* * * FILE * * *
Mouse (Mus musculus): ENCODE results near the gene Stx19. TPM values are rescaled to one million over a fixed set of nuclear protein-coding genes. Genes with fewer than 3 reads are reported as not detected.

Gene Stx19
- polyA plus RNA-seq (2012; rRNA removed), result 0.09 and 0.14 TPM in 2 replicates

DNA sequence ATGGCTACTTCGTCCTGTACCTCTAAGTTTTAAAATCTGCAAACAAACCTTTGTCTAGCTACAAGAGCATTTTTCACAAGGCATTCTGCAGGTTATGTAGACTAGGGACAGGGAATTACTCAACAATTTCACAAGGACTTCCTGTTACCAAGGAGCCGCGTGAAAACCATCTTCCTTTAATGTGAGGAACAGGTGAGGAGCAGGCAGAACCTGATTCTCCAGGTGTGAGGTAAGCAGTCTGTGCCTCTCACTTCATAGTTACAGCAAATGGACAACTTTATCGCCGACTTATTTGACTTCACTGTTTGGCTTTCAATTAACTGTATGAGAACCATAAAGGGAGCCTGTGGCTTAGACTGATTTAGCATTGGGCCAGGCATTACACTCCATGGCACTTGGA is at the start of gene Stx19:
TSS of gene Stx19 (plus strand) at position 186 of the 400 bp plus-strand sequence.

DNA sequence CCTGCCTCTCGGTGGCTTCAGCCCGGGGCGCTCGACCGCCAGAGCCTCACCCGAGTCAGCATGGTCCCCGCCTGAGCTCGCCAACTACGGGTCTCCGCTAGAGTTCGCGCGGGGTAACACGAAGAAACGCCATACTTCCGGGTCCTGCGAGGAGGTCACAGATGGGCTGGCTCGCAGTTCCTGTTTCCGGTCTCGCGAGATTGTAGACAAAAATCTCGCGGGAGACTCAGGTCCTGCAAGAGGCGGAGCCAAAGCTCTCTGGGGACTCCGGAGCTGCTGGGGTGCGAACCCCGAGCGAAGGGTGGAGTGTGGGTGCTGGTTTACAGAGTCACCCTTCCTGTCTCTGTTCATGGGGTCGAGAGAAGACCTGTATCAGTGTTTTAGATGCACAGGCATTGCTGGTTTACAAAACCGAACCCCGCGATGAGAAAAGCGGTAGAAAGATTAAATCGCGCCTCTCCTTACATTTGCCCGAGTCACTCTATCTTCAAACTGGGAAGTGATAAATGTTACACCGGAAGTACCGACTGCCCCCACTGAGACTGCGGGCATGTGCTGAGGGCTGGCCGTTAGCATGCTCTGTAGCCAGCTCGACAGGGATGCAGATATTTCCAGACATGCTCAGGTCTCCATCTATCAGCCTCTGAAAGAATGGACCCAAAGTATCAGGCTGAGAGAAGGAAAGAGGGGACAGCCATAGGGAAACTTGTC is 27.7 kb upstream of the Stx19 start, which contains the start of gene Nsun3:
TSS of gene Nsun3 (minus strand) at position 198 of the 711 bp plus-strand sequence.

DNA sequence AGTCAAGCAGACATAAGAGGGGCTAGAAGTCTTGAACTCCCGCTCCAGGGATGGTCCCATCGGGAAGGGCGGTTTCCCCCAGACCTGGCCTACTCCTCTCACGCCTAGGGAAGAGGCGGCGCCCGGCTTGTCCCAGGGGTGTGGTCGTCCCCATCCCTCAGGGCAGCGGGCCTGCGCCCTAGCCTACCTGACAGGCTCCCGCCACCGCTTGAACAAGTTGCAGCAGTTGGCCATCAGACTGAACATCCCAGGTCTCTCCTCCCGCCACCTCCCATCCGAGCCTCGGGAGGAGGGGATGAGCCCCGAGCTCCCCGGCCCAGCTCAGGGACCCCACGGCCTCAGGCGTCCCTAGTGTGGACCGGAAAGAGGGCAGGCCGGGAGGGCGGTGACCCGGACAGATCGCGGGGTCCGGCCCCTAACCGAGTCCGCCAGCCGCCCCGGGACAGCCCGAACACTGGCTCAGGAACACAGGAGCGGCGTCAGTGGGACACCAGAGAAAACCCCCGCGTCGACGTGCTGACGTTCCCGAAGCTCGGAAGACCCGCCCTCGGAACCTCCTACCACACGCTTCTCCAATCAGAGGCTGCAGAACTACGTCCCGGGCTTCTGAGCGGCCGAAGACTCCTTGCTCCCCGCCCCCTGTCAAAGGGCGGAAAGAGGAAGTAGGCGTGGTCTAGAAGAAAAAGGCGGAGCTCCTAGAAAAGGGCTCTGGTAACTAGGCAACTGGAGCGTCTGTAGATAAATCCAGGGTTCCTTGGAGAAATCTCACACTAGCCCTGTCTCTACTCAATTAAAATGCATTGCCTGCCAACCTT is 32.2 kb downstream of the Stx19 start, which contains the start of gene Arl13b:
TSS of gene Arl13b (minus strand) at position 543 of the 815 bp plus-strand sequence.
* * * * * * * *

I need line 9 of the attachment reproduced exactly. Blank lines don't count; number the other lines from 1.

TSS of gene Arl13b (minus strand) at position 543 of the 815 bp plus-strand sequence.